(LONDON) — Vice President Joe Biden pointed to Rep. Paul Ryan’s budget as an example of Republicans adhering to a “different value set” than Democrats when it comes to reforming Social Security and Medicare, issues that he called “a family affair”
“I’m not playing the game, you know, these guys are bad guys. They just have a different value set as to what is the most important thing that we should be doing,” Biden said of congressional Republicans during the White House Community Leaders briefing on senior issues Monday.
“Folks, we’d be much better off if we spent a lot less energy fighting off efforts to dismantle Medicare, Medicaid, get rid of the Affordable Health Care Act, and more time working to figure out how to provide better health for the American people and preserve Medicare and Medicaid,” he later said.
The vice president cited a phrase used by his father: “Don’t tell me what you value; Show me your budget, and I will tell you what you value,” and argued that the Ryan budget and Republicans’ eagerness to extend the Bush tax cuts show the GOP is willing to sacrifice the interests and well being of senior citizens in order to extend tax cuts to the wealthy in America.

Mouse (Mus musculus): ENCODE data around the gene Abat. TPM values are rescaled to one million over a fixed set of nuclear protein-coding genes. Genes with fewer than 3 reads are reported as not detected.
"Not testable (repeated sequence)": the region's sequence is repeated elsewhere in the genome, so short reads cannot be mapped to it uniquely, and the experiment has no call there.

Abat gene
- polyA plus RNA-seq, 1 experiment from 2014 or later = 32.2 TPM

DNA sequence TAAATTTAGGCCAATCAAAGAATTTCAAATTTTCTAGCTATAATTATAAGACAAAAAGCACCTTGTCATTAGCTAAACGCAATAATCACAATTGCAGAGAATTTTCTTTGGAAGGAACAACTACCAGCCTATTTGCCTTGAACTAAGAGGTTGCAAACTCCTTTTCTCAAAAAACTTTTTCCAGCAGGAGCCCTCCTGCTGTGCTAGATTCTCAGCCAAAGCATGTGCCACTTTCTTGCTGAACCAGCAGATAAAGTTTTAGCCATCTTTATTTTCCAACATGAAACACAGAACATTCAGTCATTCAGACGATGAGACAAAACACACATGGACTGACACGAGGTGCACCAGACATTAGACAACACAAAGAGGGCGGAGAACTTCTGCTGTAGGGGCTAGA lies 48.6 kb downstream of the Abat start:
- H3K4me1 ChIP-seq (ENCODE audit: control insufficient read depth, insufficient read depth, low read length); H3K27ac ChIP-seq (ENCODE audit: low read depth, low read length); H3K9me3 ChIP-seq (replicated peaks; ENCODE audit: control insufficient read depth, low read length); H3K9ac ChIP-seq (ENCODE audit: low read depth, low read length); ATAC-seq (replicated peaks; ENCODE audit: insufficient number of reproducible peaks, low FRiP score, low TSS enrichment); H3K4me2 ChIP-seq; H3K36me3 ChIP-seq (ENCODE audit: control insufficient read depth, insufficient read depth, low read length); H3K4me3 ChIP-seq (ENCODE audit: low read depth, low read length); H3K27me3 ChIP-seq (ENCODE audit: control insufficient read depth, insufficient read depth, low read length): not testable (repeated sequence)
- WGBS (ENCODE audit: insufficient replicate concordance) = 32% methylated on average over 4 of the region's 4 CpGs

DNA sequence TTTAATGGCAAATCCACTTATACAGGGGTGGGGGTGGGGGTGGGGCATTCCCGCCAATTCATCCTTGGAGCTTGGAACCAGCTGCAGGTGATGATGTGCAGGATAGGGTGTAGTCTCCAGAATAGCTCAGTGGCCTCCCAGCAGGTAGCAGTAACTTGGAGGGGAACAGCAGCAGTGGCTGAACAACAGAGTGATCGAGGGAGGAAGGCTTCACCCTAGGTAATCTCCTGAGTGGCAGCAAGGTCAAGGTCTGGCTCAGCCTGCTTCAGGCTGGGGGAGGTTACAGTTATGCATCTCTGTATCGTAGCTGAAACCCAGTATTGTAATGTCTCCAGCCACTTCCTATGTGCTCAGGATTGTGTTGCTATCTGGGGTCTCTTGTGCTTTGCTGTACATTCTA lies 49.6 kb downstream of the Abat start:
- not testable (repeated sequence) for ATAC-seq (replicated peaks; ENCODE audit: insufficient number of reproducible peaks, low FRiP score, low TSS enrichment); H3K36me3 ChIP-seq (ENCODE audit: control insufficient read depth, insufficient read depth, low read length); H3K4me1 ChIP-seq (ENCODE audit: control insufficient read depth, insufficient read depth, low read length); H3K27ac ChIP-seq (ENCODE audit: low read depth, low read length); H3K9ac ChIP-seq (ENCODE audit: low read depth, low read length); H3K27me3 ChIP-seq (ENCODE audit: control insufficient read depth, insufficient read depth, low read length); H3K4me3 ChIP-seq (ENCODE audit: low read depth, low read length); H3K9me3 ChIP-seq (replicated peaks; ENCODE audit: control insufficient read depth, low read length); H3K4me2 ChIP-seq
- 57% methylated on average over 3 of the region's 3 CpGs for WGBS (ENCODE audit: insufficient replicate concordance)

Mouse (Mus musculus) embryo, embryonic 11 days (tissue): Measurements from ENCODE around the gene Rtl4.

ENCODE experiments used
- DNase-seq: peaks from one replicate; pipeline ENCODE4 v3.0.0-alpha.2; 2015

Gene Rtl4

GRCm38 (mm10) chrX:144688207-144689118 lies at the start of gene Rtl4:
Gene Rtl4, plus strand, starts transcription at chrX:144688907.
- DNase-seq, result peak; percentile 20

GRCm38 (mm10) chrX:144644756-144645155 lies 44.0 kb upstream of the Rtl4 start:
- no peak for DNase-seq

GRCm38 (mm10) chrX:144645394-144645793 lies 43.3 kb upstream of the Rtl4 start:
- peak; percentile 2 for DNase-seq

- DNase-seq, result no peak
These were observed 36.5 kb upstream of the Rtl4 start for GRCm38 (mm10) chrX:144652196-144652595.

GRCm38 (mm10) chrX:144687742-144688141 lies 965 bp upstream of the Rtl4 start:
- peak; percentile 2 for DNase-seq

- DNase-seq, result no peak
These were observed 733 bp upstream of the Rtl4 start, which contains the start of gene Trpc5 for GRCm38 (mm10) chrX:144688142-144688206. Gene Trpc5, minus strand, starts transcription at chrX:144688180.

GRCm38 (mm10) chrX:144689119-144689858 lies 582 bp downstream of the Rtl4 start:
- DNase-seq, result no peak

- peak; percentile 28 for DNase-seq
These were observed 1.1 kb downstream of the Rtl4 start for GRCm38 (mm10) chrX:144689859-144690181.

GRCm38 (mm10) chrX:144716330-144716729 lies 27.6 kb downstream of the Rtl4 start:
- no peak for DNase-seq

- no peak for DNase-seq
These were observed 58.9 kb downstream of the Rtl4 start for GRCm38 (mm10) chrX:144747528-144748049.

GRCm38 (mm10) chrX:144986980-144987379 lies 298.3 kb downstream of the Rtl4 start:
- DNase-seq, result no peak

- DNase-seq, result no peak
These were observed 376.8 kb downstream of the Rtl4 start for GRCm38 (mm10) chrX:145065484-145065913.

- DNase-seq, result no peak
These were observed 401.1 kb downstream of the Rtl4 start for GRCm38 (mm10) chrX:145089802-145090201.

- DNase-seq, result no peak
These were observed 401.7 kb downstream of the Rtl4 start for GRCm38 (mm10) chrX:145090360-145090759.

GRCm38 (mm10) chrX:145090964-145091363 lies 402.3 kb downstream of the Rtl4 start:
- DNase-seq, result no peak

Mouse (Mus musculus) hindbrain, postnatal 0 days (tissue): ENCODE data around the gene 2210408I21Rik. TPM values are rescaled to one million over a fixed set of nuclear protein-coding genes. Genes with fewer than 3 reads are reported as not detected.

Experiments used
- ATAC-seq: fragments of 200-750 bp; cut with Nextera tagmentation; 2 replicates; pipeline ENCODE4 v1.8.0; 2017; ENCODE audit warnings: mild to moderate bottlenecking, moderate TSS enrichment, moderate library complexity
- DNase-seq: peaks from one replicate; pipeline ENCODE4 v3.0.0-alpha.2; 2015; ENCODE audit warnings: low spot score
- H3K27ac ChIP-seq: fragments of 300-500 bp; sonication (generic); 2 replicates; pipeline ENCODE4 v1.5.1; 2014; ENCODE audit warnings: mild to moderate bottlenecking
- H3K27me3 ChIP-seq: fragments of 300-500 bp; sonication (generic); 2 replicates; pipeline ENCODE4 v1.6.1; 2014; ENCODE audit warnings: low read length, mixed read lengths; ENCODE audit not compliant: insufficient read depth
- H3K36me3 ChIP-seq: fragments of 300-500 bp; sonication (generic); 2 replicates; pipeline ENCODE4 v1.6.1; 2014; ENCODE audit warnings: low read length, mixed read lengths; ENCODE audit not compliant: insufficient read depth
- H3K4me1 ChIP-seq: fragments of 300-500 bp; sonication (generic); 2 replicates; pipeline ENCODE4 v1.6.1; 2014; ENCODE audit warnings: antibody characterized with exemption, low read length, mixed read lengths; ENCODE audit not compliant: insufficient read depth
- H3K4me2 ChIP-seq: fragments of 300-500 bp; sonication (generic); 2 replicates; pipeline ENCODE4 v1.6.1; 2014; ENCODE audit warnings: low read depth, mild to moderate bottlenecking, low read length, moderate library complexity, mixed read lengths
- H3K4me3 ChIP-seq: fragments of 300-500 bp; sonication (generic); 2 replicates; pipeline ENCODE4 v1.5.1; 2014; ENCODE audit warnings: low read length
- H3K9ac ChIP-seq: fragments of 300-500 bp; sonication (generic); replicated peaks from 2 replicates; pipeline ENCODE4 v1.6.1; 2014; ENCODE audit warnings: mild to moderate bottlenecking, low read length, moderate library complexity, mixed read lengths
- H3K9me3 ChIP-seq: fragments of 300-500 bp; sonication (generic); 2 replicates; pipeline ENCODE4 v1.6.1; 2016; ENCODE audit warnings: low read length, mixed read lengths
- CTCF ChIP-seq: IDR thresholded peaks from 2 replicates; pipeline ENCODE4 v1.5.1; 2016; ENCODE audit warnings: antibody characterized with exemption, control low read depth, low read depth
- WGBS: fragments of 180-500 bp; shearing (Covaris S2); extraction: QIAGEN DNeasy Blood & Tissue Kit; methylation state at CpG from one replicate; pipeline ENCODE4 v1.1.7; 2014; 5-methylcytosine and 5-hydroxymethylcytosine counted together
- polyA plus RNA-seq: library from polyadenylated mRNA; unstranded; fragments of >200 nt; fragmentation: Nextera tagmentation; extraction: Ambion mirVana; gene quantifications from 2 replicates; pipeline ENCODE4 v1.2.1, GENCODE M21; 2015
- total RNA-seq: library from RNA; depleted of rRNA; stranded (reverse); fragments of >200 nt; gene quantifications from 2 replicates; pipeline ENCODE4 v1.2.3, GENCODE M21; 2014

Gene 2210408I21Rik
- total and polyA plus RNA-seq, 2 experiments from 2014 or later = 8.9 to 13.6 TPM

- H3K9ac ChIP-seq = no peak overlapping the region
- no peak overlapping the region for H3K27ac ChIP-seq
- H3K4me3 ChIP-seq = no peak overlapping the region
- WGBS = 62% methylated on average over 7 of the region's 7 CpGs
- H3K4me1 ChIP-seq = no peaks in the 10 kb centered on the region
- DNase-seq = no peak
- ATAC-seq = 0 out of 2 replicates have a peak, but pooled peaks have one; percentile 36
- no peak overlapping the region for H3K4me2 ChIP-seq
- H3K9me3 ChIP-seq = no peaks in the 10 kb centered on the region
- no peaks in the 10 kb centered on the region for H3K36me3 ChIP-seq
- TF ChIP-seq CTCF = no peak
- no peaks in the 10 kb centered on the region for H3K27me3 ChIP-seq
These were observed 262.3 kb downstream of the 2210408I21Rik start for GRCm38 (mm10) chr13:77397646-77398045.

“They’ve made a clear choice: lower the standard of living for those on Medicare and Medicaid rather than ask anything of the wealthiest among us,” Biden said.
Biden highlighted how the various versions of the Ryan budget would affect senior citizens, saying it “dismantled Medicare” and was “overwhelmingly rejected by the American people.”
“This year, they came back with one that’s more subtle, but it really didn’t change. It didn’t change the core of what they want to do. They’re still pushing Medicare vouchers, it’s a plan that would still mean higher cost for almost everyone who depends on Medicare. And that goes for Medicaid too,” he continued.
While he stressed that he was not saying Republicans “don’t care about the elderly,” Biden did accuse them of placing future generations in jeopardy by not working with Democrats to properly reform the existing Medicare and Social Security systems that exist today.
Copyright 2012 ABC News Radio
Eric Bradner, CNN
Tom LoBianco, CNN
Stephen Collinson, CNN